Rising to 2,518 metres above the town of New Plymouth, Mount Taranaki is an arresting sight. Lonely Planet named it as a top destination for 2017. Image Credit: Supplied

Must feel like the reserved sibling in a family of exhibitionists. You have big, brash Australia to one side, the dreamy, tropical South Pacific isles above and alluring, mysterious Antarctica to the south. Which could go some way to explaining why New Zealand has been left off so many maps of the world, from the Smithsonian Natural History Museum to those simple cartographic artworks by the likes of Starbucks and Ikea.

Last month, Tourism NZ launched a light-hearted ad to #getNZonthemap, featuring Jacinda Ardern, the prime minister, and comedian Rhys Darby.

Recognition is something Maori communities, the indigenous Polynesian people of New Zealand, have been campaigning for over 150 years.

In 2013, they achieved a landmark ruling when the Te Urewera national park on the North Island was granted “all the rights, powers, duties, and liabilities of a legal person”.

Last year, the Whanganui River was also given “person status”, and soon the last of the documents will be signed to make Mount Taranaki — a dormant volcano in the Egmont national park, on the west coast of North Island — the first mountain in New Zealand to be awarded the status of a “legal personality”.

2017’s top destination

Rising to 2,518m above the town of New Plymouth, the stratovolcano of Taranaki is an arresting sight. Indeed, with the opening of the Pouakai Circuit last year (a two- to three-day trek over tracks through forest, alpine fields and the Ahukawakawa swamp) and Lonely Planet naming it as a top destination for 2017, visitor numbers have increased dramatically.

Good news for tourism — but it does bring with it problems. “Rubbish being dropped, people standing in sacred spots and, worse still, people spoiling it; these have become real issues,” said walking guide, George White.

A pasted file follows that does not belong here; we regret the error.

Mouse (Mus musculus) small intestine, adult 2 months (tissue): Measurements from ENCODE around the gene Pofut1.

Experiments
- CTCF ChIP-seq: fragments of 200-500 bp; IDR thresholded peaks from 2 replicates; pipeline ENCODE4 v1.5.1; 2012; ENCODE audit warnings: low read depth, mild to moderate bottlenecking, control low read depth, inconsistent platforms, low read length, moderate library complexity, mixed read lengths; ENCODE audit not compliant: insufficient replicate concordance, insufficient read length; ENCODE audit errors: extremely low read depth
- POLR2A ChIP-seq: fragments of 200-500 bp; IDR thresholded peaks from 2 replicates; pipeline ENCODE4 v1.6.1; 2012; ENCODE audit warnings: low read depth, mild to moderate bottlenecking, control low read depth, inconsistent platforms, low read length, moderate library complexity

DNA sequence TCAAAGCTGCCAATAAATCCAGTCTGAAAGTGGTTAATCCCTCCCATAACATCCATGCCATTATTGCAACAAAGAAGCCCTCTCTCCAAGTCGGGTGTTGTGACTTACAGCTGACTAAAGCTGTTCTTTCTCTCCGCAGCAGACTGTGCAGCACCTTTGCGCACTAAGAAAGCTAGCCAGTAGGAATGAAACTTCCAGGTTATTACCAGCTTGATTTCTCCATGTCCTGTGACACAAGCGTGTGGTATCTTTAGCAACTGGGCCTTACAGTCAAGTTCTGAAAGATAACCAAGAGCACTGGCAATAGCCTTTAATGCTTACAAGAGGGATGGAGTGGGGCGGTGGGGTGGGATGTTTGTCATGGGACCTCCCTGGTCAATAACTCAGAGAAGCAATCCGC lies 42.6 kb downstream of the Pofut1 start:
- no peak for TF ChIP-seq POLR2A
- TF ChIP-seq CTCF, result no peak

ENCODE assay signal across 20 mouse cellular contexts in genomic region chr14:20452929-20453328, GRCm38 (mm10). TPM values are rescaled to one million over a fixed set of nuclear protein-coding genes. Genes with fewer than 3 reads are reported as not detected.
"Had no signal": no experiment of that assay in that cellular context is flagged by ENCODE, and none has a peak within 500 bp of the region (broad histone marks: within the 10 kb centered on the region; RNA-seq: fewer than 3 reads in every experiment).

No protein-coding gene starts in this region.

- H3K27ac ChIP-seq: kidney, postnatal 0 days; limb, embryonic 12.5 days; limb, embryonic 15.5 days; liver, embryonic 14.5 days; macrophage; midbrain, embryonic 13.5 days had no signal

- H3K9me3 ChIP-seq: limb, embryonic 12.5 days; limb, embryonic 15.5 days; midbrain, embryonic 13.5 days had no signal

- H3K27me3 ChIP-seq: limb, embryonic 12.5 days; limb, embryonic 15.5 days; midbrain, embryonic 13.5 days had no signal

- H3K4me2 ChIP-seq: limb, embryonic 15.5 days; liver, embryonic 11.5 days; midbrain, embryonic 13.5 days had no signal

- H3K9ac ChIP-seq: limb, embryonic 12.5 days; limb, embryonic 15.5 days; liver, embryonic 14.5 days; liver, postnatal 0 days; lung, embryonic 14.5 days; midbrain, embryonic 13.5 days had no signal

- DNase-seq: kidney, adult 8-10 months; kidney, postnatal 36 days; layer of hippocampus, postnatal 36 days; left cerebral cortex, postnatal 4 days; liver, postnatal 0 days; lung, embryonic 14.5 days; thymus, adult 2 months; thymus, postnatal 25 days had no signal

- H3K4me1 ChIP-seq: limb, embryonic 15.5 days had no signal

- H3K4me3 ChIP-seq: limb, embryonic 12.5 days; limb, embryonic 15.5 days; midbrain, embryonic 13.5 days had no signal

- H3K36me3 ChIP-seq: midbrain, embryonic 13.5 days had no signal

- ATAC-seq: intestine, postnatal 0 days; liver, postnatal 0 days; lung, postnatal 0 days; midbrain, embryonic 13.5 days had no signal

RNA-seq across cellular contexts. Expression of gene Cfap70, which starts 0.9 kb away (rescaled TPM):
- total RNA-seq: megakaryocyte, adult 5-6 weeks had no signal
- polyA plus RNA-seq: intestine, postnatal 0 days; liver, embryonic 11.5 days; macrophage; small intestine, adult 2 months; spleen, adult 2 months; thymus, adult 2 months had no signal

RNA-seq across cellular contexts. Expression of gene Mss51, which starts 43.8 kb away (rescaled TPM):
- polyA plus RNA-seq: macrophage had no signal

“It [the damage] is not only unpleasant but a huge insult to the Maori who see the mountain as a person already,” said George. “The thing you need to know is that the Maori don’t believe we own the land but rather we come from the land.”

While geologists talk about the volcanic origins of Taranaki, Maori legend focuses on the peak as a person, as a man living in the centre of the North Island before going to battle with rival Mount Tongariro over the beautiful, smaller Mount Pihanga. Injured and fleeing west, he even created the gorge of the Whanganui River during his escape.

“So you see it makes sense,” said George. “Giving the mountain person status will hopefully mean that people think a little more carefully before doing anything they shouldn’t. You wouldn’t despoil the resting place of your ancestors — and that’s what Taranaki is: an ancestor.”

But what does conferring person status on a mountain actually mean?

“Access will not change,” says Hemi Sundgren, CEO of the Te Kotahitanga o Te Atiawa Trust, an organisation established to manage and administer land settlement issues for the Maori community. “But it does give a set of legal rights and the obligation and responsibility on our people (and the broader community) to uphold those values.”

From the moment the status becomes official, if someone does something harmful or disrespectful to the peak, it is legally the same as if they did it to a member of the tribe themselves.

Let the scientists talk of protecting landscape in environmental terms — but perhaps personification is the way forward. Anything that helps conserve nature is worth taking notice of.